• Using a computer to record responses or accepting typed responses
  • Setting accommodations
    • Preferential seating arrangements (close to a whiteboard or presentation screen, or close to the teacher)
    • Testing in small groups or in a separate location
    • Adjusting the level of lighting and noise
    • Providing noise-cancelling headphones or using a white noise machine
  • Timing and scheduling accommodations
    • Receiving more time to complete a task
    • Allowing for frequent breaks
    • Taking an assessment in multiple, shorter testing sessions

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  • Approachable video lessons with supportive features including transcripts and concept summaries
  • flexible timing illustration
  • Flexible Timing
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  • Organized Coursework
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How Study.com supports students with special needs

Study.com's engaging and easy-to-use learning platform can accommodate a variety of special needs when it comes to the way your child learns.

Study.com supports language processing and reading skills

  • Videos with closed captions boost reading skills and deliver information in more than one sensory mode
  • Video speed controls accommodate a variety of language processing speeds
  • Printable transcripts with fill-in-blank entries simplify note-taking while paying attention
  • Bolded key terms in lesson transcripts visually signpost key vocabulary
  • Summary segments wrap up each lesson by drawing out key information and reinforcing new vocabulary and concepts
  • Short quiz questions check for understanding and promote content mastery

Study.com encourages executive functioning

  • End of lesson summaries repeat and reinforce important concepts to boost retention for students with working memory challenges
  • Lesson timelines break each lesson into segments and visually signpost important points
  • Course and chapter organization acts as a visual study plan, demonstrating how lessons build into chapter concepts
  • Automatic progress tracking shows advancement through coursework to keep students motivated

Study.com makes math approachable

  • Expert instructors break concepts into digestible chunks
  • Visual demonstrations link ideas with concrete examples and show step-by-step problem solving
  • Access to thousands of lessons at all grade levels means your child can start learning at whatever level is most comfortable; never get locked into lessons set at just one grade level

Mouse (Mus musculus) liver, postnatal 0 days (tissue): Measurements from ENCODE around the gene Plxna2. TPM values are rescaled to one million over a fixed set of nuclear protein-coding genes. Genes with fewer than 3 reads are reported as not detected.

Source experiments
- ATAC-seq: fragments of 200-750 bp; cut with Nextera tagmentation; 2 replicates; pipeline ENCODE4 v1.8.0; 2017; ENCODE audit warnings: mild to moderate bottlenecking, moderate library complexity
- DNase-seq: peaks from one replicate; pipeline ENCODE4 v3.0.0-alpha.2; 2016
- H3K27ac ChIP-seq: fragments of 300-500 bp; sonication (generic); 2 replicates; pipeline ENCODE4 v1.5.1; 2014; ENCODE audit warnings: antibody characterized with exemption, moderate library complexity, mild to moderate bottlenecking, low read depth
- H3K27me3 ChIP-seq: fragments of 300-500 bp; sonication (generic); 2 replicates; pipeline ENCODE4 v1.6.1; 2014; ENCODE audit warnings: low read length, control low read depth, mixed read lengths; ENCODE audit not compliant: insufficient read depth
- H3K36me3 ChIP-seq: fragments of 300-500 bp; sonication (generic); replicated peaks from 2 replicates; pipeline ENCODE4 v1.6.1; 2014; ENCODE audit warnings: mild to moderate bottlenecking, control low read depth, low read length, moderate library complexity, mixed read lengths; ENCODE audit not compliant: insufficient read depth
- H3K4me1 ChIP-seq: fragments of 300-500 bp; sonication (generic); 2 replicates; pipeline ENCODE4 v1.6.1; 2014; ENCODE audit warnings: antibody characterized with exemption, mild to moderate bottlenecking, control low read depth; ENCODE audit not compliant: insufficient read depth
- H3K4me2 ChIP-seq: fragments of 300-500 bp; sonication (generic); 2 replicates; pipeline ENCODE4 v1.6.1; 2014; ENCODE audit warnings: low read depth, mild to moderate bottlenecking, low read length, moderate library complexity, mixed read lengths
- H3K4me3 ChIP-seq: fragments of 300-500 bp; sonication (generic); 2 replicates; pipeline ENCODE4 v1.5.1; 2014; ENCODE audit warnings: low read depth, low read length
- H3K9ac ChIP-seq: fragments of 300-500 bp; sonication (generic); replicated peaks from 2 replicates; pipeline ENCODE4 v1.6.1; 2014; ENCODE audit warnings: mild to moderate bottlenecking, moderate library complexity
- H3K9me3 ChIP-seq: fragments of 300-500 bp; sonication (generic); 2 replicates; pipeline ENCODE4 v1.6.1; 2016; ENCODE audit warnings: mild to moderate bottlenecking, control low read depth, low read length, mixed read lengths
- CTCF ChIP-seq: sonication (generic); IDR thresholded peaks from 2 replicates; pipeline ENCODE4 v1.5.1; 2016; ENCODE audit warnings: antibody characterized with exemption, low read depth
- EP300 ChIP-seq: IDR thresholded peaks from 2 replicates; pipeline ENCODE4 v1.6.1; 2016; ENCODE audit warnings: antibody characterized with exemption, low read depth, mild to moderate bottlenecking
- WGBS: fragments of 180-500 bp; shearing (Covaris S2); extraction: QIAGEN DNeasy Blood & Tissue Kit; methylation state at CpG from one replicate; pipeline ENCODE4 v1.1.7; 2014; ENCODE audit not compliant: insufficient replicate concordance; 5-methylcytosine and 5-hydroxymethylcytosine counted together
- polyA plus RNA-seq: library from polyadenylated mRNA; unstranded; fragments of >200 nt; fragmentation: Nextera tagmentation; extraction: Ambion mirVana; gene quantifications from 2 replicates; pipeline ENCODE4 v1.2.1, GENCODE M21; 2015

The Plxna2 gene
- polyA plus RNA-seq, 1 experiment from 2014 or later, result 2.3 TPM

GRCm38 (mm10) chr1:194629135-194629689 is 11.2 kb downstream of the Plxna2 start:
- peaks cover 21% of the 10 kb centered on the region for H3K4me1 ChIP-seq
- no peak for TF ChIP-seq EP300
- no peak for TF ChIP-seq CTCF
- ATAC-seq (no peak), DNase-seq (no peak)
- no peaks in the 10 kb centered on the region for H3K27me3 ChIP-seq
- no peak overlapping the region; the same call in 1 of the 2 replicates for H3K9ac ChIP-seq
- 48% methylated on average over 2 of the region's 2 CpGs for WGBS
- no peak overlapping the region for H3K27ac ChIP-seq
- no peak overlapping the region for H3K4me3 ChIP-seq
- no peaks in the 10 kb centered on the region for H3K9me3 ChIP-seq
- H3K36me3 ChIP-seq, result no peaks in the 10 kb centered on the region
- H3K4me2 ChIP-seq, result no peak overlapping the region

• Revisit concepts any time, with no restrictions, to build understanding before moving on

Study.com supports response accommodations

  • Printable transcripts let students read and highlight along with videos as they learn, instead of struggling with difficult handwritten notetaking
  • Video notes create a flexible, typed note-taking option
  • Multiple choice quizzes allow students to show their acquired skills and knowledge without having to write long form responses

Study.com keeps attention engaged

  • Short, self-paced lessons focus on one concept at a time while naturally integrating breaks into the learning process
  • Go-anywhere Study.com app lets learning happen in any setting
  • Written transcripts limit the need for long periods of note-taking
  • Concise assessments check for understanding without being repetitive or daunting
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Explore resources, tips, and information for Special Needs Education

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Special education questions

What is the difference between special needs and learning disabilities?

Although the terms 'special needs' and 'learning disabilities' are closely related, they are not the same. Special needs, or special educational needs, is the term used to describe difficulties that cause someone to require additional or specialized accommodations in the classroom. These difficulties can be physical, emotional, behavioral, or a learning disability or impairment. Learning disabilities are a subset of special needs caused by a neurological disorder that affects information processing (e.g. dyslexia).

What are the 13 categories of Special Education?

IDEA (Individuals with Disabilities Education Act) defines thirteen categories of disability. Students who fall under one or more categories are eligible for special education services under the law, if those services are required to ensure good progress in school. The categories are:

  • Autism
  • Deaf-Blindness
  • Deafness
  • Emotional Disturbance
  • Hearing Impairment
  • Intellectual Disabilities
  • Multiple Disabilities
  • Orthopedic Impairment
  • Other Health Impairment
  • Specific Learning Disability
  • Speech or Language Impairment
  • Traumatic Brain Injury
  • Visual Impairment Including Blindness

Not all students with a disability have special needs when it comes to education. A student may have a disability that does not affect their ability to learn, or they may have a mild disability that does not impair their learning ability to the extent that special education is necessary or appropriate.

What is the difference between an accommodation and a modification?

Both accommodations and modifications can be used to assist learning. However, there is an important distinction to make between the two tools: accommodations make grade-level learning accessible to a student (changing how they learn), while modifications adjust the level and difficulty of material a student is expected to complete (changing what they learn). Both accommodations and modifications are included in students' IEPs, and a single student may have both accommodations and modifications included in their IEP. See the table below for a side-by-side comparison of some example accommodations versus modifications.

Example accommodations vs. modificatons for special needs

  • Subject
  • Accommodation Examples
  • Modification Examples
  • Testing
  • Taking an assessment in a separate location with less distraction
  • Taking an assessment that is shorter or has a modified difficulty level
  • Reading
  • Listening to an audiobook format of an assigned reading
  • Receiving truncated reading assignments, or reading different texts
  • Writing
  • Dictating a written assignment to a scribe
  • Reducing the number of required pages for a written assignment
  • Math
  • Receiving the same problem sheet, broken into more sections
  • Receiving fewer problems or modified problems